Development shall be limited to the existing mobile home parks (MHP) and any additional mobile or manufactured homes which may be permitted by existing approvals or by new approvals obtained under Chapter 12.08 BMC. Redevelopment to uses other than a mobile home park shall require prior review and approval of an amendment to the Imagine Bothell... Comprehensive Plan. (Ord. 2025 § 2 (Exh. C), 2009).

12.66.050 Special uses R 5,400d, SSHO zoning south of East Riverside Drive and east and west of Eason Avenue.

Within the below-described area, properties containing at least one building listed on the national, state, or local register of historic places are eligible for special uses not necessarily allowed within Chapter 12.06 BMC, to include bed and breakfast inns and small meeting centers. Any structure or property implementing any of these special uses shall be required to comply with all of the following special provisions:

A.    Parking Requirements.

1.    Small Meeting Centers.

a.    At least one on-site parking stall shall be provided for each two people allowed by the occupant load. For example, an occupant load of 20 people would require that at least 10 off-street parking stalls be provided on-site;

b.    Shared parking as provided for within BMC 12.16.040 may be used to satisfy the parking requirements;

c.    The layout, design and sizing of parking areas shall be consistent with the requirements of Chapter 12.16 BMC; and

d.    No on-street parking shall be allowed.

2.    Bed and Breakfast Inns.

a.    The number, layout, and design of parking stalls for a bed and breakfast use shall be consistent with BMC 12.06.110(B)(1)(b); and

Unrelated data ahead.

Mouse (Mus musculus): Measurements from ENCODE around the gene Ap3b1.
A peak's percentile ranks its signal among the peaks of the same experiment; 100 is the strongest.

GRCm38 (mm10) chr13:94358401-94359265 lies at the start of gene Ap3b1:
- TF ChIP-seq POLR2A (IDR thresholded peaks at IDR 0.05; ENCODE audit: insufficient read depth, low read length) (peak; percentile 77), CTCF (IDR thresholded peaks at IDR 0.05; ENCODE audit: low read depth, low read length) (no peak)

b.    No on-street parking shall be allowed.

B.    Occupancy Load Maximums. To maintain the detached residential appearance of the area each small meeting center shall have a maximum occupant load of 20 people, exempting the residents of the building.

C.    Architectural Standards. Any remodel or alteration of structures proposed as part of a bed and breakfast inn or small meeting center shall be required to match and complement the architecture and design of the historic building(s). The inclusion of architectural details and features as identified under BMC 12.66.060(G)(3)(c) may be required by the director of community development to ensure compatibility with adjacent residential structures.

D.    Landscaping Standards. Bed and breakfast and small meeting center uses shall be required to install landscaping as required under Chapter 12.18 BMC. Modifications may be made by the community development director to match a specific historic-based landscape design or to preserve existing trees.

E.    Outdoor recreation facilities such as decks, patios, or sports facilities shall be oriented away from adjacent detached residential properties. Exterior patios and decks shall be screened with landscaping and solid fencing at the discretion of the community development director.

F.    Outdoor lighting fixtures for small meeting centers shall be directed away from single-family residences and kept as low in elevation as is consistent with providing adequate light levels for safety and security while minimizing the impact on single-family residences. (Ord. 2025 § 2 (Exh. C), 2009).

12.66.060 Specialized senior housing overlay in the vicinity of the Northshore Senior Services Center – R 9,600, SSHO zoning.

In addition to uses generally allowed in the R 9,600 zone, specialized senior housing shall be allowed within the specialized senior housing overlay (SSHO) zoning classification area, generally located along the north slope of Norway Hill and approximately within one-quarter mile walking distance of the Northshore Senior Services Center as depicted on the Waynita/Simonds/Norway Hill Subarea zoning map. Development of specialized senior housing within the SSHO shall be in accordance with city-wide regulations, the critical areas ordinance, and these subarea regulations, which are intended to maintain the single-family character of the area and protect existing and future single-family residences from the adverse impacts of large buildings, parking areas and other aspects of development typical to specialized senior housing.